If a public official uses their account to carry out their role as an elected official, then their page or account is subject to the First Amendment.
Physical spaces like public squares and town halls have often been critical forums for South Dakotans to speak out on issues of public importance.
But with the rise of social media and virtual advocacy opportunities, the avenues for the public to speak with their elected officials have expanded. Facebook comments and Twitter retweets are replacing the public meeting and Zoom meetings have been used in place of public forums. In fact, the Supreme Court recently called these avenues, “the modern public square,” where constituents can “petition their elected representatives and otherwise engage with them in a direct manner.”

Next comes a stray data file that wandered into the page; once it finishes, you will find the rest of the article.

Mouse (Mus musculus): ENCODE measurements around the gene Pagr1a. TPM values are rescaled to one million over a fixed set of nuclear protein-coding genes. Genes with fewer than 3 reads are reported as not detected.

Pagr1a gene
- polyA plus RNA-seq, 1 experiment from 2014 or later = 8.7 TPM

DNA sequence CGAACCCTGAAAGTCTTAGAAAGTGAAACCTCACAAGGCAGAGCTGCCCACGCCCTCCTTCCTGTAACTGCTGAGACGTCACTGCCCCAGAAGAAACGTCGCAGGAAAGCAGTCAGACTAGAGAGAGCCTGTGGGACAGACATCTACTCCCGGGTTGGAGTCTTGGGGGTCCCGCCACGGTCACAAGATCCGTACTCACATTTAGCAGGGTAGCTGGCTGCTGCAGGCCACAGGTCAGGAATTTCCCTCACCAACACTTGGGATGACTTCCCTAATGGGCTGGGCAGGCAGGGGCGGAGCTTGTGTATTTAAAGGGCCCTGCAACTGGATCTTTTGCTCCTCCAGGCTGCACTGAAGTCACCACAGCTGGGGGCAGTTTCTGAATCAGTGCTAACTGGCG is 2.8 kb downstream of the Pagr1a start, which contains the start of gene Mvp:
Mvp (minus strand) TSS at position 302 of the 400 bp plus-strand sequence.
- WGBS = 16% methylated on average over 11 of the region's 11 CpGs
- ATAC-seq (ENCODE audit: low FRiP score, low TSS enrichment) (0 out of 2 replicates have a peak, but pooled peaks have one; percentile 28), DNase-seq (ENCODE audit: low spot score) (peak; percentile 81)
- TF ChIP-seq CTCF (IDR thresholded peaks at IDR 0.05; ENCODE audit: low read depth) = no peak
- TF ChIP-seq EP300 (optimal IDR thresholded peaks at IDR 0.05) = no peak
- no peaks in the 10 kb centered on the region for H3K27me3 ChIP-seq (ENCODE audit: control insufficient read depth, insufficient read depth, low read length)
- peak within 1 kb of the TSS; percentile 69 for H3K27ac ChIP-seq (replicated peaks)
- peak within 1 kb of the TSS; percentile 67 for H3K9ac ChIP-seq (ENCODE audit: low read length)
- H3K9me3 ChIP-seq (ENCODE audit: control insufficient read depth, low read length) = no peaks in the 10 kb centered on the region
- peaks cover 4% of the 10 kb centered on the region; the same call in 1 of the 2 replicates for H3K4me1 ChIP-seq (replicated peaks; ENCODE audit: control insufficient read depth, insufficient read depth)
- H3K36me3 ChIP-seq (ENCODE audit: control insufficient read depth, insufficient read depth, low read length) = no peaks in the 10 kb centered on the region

So, if a public official uses their account to carry out their role as an elected official, their page or account is subject to the First Amendment.
That means they cannot engage in most forms of censorship such as blocking someone or deleting someone’s comments just because of their subject or opinion. It is also generally unacceptable for the official to ask the platform to delete comments for them. But it’s not all that straightforward, sift through the list of commonly asked questions below.